10 Mortgage Myths Dispelled

Last Updated 1/21/2015

Everyone receives bad advice from time to time, but what if that advice ended up costing you thousands? These common mortgage myths can end up doing just that. You may feel like it’s the right time to buy a home due to reasonable housing prices and affordable interest rates. Don’t let faulty mortgage myths keep you from making the best decision regarding homeownership.

1- You need perfect credit to get a mortgage.

Most homebuyers do not have perfect credit. While there are still strict credit requirements for getting a mortgage, you can have some blemishes on your credit. Many lenders and investors will grant mortgages to borrowers with credit scores below 700. Read our article on “How to Get You Credit Ready to Buy a House” to prepare your credit report for your mortgage application.

2- You must have a huge down payment to get approved.

There are many loan programs that do not require a 20% down payment. Various government insured and private sector loans allow a loan to value over 80%. Many of these programs require mortgage insurance, but it may be worth it to pay the insurance to take advantage of homeownership sooner.

3- If you don’t put 20% down you’ll pay mortgage insurance.

While this is true in most cases, there are a few loan programs that don’t require mortgage insurance on loans over 80% financing. The two most common programs are VA Loans and USDA loans. Look into these two loan programs to see if you are eligible of taking advantage of these opportunities.

4- Buying is always cheaper than renting.

In most cases a mortgage payment is less than the rent amount on the same property. However, there are a lot of costs associated with owning a home that can ultimately make owning more expensive. When considering whether or not to buy a house factor in the maintenance costs, property taxes and any HOA fees you’ll be responsible for. Also remember that there is a greater risk in owning a home. It is much more difficult to sell a home than to break a lease and there’s a lot more money on the line.

5- 30 year fixed mortgage is always the best deal.

A 30 year fixed mortgage is a great conservative loan option for many buyers. However, it is not always the best deal. Depending on your circumstances you may benefit for a shorter term mortgage or even an adjustable rate mortgage. Do your research to determine which mortgage best suits your needs before settling on a mortgage loan product.

6- Always choose the lender with the lowest interest rate.

Getting a low and competitive interest rate is one of the deciding factors when choosing what lender to use, but it should not be the only factor. Sometimes the lowest interest rate is not always the best deal. Compare the annual percentage rate (APR) amongst different lenders when choosing who to do your financing with. The APR reflects the true cost of the loan by calculating the fees associated with the loan in addition to the interest rate. Another factor to consider while choosing a lender is the reputation of the lender who will be servicing your loan.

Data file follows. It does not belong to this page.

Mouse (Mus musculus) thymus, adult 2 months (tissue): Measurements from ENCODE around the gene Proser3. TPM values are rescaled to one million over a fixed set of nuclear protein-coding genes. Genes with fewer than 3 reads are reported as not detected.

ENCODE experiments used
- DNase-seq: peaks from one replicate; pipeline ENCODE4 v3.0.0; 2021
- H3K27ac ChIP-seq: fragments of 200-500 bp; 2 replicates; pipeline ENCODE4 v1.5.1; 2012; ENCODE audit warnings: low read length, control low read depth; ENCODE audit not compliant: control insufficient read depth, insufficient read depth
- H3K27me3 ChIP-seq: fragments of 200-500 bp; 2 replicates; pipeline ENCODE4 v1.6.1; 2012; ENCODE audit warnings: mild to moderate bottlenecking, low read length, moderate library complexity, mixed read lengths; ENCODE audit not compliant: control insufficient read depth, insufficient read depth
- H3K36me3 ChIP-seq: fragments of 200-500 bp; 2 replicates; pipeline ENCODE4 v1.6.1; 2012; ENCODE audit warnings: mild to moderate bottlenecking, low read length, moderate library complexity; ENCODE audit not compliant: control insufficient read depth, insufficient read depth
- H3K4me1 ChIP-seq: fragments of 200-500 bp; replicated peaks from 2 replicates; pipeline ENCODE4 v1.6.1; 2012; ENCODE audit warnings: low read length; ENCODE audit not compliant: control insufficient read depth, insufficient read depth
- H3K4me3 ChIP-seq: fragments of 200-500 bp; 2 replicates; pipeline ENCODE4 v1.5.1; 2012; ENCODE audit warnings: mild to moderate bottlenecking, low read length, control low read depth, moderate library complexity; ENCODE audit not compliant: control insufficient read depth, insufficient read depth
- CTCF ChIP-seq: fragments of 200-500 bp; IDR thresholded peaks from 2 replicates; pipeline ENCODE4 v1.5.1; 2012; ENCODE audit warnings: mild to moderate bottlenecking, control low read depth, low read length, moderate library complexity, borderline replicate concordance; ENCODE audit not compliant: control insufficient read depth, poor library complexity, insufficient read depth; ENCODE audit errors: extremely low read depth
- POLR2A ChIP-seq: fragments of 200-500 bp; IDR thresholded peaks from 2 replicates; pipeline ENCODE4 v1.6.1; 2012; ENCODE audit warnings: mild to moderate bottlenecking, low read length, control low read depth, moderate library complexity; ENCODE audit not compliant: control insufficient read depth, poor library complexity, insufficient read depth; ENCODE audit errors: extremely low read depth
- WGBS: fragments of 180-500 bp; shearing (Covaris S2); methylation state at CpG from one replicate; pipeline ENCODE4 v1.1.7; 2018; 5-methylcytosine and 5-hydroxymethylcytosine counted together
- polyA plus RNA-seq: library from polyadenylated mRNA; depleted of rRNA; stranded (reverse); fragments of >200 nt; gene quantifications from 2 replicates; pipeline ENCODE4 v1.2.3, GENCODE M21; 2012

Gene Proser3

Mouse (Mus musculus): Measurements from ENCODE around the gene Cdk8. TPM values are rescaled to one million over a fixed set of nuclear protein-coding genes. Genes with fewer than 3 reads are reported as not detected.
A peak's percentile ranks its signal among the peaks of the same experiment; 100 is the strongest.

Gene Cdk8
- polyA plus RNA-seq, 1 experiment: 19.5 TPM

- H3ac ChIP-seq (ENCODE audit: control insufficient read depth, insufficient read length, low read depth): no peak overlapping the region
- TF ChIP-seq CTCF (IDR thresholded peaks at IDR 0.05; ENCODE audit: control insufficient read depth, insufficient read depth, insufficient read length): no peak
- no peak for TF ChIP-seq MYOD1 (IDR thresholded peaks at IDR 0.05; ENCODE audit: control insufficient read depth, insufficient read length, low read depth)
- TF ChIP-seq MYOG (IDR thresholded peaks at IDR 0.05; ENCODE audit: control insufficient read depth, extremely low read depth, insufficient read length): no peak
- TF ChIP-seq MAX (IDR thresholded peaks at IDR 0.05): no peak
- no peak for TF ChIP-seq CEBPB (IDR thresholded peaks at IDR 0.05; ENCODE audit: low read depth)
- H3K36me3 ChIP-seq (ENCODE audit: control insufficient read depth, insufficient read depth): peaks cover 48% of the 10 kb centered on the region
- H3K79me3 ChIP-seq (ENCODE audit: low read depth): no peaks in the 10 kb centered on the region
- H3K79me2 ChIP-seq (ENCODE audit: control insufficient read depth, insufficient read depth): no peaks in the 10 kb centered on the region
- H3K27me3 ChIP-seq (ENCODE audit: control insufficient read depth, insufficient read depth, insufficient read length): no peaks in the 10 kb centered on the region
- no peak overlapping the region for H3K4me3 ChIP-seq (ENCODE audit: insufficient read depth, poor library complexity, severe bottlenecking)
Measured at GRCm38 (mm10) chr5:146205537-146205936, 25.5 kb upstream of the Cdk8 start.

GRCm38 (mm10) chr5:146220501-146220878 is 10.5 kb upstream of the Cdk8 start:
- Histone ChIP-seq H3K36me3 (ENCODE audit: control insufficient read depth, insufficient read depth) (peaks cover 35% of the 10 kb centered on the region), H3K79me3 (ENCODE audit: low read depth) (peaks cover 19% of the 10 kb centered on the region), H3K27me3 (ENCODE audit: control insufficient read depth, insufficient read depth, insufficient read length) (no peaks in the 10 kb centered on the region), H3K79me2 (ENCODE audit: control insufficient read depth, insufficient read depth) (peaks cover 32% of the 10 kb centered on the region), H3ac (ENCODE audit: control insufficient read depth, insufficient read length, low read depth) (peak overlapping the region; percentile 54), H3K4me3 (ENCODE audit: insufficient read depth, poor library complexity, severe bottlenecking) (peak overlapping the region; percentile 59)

7- You can afford whatever you are pre-approved for.

Just because you can be approved for a loan of a certain amount, doesn’t mean you should buy a house for that much. Mortgage loan approvals are based off of your gross monthly income, not the amount of money you receive after taxes, retirement, and insurance are deducted. Sit down and write out a thorough budget to help yourself understand how much mortgage you are really comfortable paying.. Don’t forget to factor in miscellaneous costs such as HOA fees, higher utility bills and maintaining the home.

8- You should keep a mortgage for the tax deduction.

One of the benefits of a mortgage is that you can claim the interest paid on the mortgage as a tax deduction. However, if you can pay off your mortgage, it does not make sense to remain in debt just for that tax deduction. Here’s an example of a homeowner that is in the 30% tax income bracket. They pay $10,000 each year in mortgage interest, and they are saving $3,000 when taxes roll around. However, really they are paying $7,000 to save the $3,000 at tax time. Don’t keep your mortgage just for tax deduction purposes.

9- You only need to save for a down payment.

Before you apply for a mortgage you should have enough money saved to cover your down payment, closing costs and still have money for cash reserves. You may be able to get the seller to pay for all or some of the closing costs, but you don’t want to miss out on a home because the sellers wouldn’t agree to pay closing costs. Most lenders do require applicants to have money still available in their account to cover 2-4 months on mortgage payments after the down payment and closing costs are paid for.

10- You only need to budget for a mortgage payment.

While analyzing what type of housing costs you can afford you should factor in more than just a payment of principal, interest, tax and insurance. Homeownership comes with extra costs such as home maintenance, and HOA fees. You’ll need to allocate money each month for higher utility bills and other routine expenses such as trash, sewer and water.

These common mortgage myths  have caused many to pay dearly in the home buying process by having them buy too soon, too late or even not at all. Don’t allow these mortgage myths to keep you from experiencing a rewarding homeownership.